In a lot of ways, Aydin Cumatzil-Tun is an average 5-year-old—thriving, and full of personality. “He’s adorable,” says his host mom, Jackie Alectoridies. “He’s very energetic, and very funny. Everybody loves him.” But Aydin was also born with a rare condition called nasal encephalocele, in which the protective structures around his brain did not form properly early in development. A gap in his skull let his brain push forward into his nasal cavity.
Aydin’s encephalocele changed the shape of his nose and face. But fortunately, at 5 years old, he had not yet suffered any neurological damage that was likely if the problem went unchecked. It was still possible for a highly skilled neurosurgeon to repair the encephalocele, allowing Aydin to develop without brain damage. Unfortunately, this surgery was not an option for Aydin in his native Guatemala.
An organization called Healing the Children, which helps children in need of medical care in the United States and abroad, became aware of Aydin’s case. They knew that pediatric neurosurgeon Dr. Richard Anderson, who has worked with the program before, is experienced with this type of surgery. When they asked Dr. Anderson about volunteering his expertise to perform the surgery that would protect Aydin’s brain, he immediately agreed. Healing the Children arranged Aydin’s travel to the U.S. to receive surgery.
While children like Aydin are here receiving medical treatment, they also need the care, support and love that kids need even under the easiest of circumstances. And these kids’ situations are anything but easy: They are far from home, they are without their families, and they are scheduled for surgery. For more than 20 years, Jackie has been acting as a parent for these children while they are in the US..
So when Aydin stepped off the plane from Guatemala, Jackie and her family were there to greet him. And since then, they have acted as his family, caring for him, bringing him to doctor’s appointments and making frequent phone calls to his loving family in Guatemala, who are desperate for their child to be well.
“Something about me is drawn to do this,” says Jackie. “It’s not like I sat around thinking, ‘How can I be a good person?’ It’s just in my heart to do it.”
Aydin is part of Jackie’s family now. “One of the reasons I’m so passionate about working with this organization is that there are lots of organizations to which you can give money, but you’re not really sure where it’s going, or you just see pictures or videos of the kids,” she says. “But these are kids we see and grow to love.”
For 20-plus years, Jackie has been a loving host mom to many children who were undergoing surgery. But, she says, even for her, Aydin’s surgery was a lot to think about. It would require an incision over the top of his head, from ear to ear, and extensive bone removal, in order to access and repair the opening in his skull. It was difficult to think about a child they loved undergoing such extensive surgery.. “We were very nervous,” she says. “Of all the surgeries I’ve been through, this was one of the most nerve-wracking for me.”
But, she says, Dr. Anderson made everything seem better. “He is an excellent doctor—excellent. He’s just the nicest man, first of all. He was extremely confident and knowledgeable, and so informative. He just made us feel comfortable.”
Jackie was especially put at ease by Dr. Anderson’s combination of clear expertise and clear caring.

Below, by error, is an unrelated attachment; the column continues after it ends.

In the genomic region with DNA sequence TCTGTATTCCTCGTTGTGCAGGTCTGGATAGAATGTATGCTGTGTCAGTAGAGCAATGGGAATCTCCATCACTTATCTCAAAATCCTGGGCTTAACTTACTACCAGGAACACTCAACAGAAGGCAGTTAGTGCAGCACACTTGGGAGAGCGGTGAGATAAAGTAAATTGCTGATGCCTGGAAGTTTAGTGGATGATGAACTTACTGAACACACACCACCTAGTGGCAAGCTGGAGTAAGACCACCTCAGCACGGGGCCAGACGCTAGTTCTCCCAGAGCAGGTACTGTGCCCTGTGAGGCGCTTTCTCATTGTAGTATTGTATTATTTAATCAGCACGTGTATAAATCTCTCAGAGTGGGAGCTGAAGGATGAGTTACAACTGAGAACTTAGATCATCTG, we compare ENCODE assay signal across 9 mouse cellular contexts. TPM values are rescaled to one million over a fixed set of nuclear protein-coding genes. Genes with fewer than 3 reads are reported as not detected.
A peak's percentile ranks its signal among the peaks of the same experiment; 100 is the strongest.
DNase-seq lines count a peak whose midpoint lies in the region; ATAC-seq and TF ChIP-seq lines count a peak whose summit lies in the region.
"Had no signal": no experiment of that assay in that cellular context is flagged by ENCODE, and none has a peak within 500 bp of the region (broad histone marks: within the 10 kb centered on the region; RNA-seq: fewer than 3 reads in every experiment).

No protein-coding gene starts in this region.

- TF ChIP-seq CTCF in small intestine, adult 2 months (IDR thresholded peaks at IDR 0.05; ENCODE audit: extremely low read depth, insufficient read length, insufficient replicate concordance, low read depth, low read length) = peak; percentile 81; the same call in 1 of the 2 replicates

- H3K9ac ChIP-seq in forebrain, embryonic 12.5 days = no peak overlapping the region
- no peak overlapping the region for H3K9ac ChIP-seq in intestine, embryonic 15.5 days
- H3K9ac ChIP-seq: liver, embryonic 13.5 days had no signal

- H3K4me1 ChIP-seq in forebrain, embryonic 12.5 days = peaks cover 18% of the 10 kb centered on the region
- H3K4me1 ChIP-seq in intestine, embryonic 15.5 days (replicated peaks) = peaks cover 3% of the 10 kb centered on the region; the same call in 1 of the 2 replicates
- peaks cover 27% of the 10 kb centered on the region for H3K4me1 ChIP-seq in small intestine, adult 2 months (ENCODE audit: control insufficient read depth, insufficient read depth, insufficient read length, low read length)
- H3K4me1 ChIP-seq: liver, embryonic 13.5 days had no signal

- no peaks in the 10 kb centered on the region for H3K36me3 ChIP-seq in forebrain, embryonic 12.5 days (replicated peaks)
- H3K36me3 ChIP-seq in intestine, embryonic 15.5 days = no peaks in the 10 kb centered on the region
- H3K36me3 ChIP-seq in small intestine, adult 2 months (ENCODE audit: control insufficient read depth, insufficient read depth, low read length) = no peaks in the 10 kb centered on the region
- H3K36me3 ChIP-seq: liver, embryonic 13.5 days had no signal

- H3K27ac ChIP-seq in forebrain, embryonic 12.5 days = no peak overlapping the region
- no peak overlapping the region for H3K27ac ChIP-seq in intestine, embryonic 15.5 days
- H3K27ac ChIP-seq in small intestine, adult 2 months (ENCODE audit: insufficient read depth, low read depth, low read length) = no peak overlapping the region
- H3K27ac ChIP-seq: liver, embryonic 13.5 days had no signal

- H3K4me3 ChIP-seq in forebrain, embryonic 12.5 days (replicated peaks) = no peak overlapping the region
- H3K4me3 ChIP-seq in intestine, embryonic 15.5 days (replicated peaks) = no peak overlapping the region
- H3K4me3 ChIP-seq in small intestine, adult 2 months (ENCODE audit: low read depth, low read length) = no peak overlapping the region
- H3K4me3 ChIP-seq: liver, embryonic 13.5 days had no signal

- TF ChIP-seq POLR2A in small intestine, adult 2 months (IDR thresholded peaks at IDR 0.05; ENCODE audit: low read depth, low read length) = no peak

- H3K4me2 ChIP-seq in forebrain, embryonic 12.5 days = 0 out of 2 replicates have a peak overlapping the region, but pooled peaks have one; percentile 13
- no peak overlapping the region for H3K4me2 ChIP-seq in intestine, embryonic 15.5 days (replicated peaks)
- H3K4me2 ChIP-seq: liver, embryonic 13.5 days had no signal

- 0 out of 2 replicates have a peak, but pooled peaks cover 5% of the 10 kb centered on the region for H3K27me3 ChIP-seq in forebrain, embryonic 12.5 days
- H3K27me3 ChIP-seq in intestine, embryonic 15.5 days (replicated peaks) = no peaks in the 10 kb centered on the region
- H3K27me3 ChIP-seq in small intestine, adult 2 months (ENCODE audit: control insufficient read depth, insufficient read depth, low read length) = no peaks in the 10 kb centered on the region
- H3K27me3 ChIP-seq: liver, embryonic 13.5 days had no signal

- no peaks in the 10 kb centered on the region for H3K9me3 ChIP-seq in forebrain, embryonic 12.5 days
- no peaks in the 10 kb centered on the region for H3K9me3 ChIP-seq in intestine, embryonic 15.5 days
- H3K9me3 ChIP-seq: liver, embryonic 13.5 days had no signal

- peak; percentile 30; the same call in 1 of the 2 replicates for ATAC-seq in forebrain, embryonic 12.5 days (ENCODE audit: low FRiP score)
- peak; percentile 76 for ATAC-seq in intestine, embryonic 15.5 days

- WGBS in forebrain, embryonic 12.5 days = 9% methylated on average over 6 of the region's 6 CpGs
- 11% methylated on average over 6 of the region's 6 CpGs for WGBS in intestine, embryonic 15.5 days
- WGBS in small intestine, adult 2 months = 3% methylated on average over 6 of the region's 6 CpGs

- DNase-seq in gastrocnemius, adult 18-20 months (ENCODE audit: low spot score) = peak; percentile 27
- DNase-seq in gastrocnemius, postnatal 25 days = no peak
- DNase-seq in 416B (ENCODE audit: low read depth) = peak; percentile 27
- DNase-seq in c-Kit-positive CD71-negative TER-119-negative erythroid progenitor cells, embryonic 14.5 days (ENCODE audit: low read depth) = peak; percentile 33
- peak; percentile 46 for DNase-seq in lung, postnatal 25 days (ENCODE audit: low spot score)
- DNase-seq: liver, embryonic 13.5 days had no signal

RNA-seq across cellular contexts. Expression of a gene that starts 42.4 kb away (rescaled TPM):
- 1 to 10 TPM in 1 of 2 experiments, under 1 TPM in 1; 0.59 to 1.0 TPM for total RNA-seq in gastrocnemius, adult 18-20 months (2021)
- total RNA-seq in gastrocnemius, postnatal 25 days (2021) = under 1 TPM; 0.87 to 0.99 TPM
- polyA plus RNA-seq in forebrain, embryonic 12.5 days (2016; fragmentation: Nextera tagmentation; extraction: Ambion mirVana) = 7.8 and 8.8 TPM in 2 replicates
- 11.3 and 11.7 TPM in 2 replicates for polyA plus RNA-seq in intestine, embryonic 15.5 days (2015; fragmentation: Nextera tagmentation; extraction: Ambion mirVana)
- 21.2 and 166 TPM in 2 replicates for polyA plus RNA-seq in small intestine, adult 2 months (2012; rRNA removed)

“You know, based on my experiences over the past 20 years—including with my own children—when you’re going into surgery with your kid, you want to make sure the doctor is the best. Personality would be great, but at the end of the day, you don’t even care if they’re not the nicest person as long as they’re the best, because that’s what really matters.
“But with Dr. Anderson, you get the best of both worlds.”
Aydin’s case certainly required Dr. Anderson’s surgical expertise. It was a complex and delicate surgery that lasted more than six hours. By the end, Aydin’s encephalocele had been completely repaired. And Dr. Anderson wasn’t done—it was time for his expertise in caring for families. “Dr. Anderson came out after all those hours in the operating room, and he was smiling,” remembers Jackie. “He patiently gave us a very detailed update. He was just wonderful.” Jackie passed the good news along to Aydin’s family in Guatemala.
After the surgery, Aydin spent a week in the pediatric ICU. “All the nurses and everybody else we spoke to in the hospital just raved about Dr. Anderson and his work, and how well his kids do after surgery,” says Jackie. “I have to say, Aydin’s a pretty resilient, strong kid. But based on what everyone was telling me, I’m thinking that Dr. Anderson had a lot to do with the fact that he did so well [after surgery].”
Aydin recovered from his surgery with no problems. When he was healed, he picked back up with his temporary classmates at the Montessori school Jackie owns. He will receive two more surgeries—dental surgery and facial cosmetic surgery—before returning to his family in Guatemala.
Since his surgery, Aydin has remained active and happy, and he has returned to Dr. Anderson for follow-up visits. “Just going back to the office after surgery was a little nerve-wracking for him, because once you’ve been through something like that—as good as they all were, both him and the doctors—obviously, you’re a little shy about the whole hospital setting,” says Jackie. “But Dr. Anderson was so good with him—very calm, relaxed and patient.
“Honestly, I think he’s one of the best doctors I’ve ever dealt with,” says Jackie, who has dealt with more doctors than the average person. “I love him, I just love him.”
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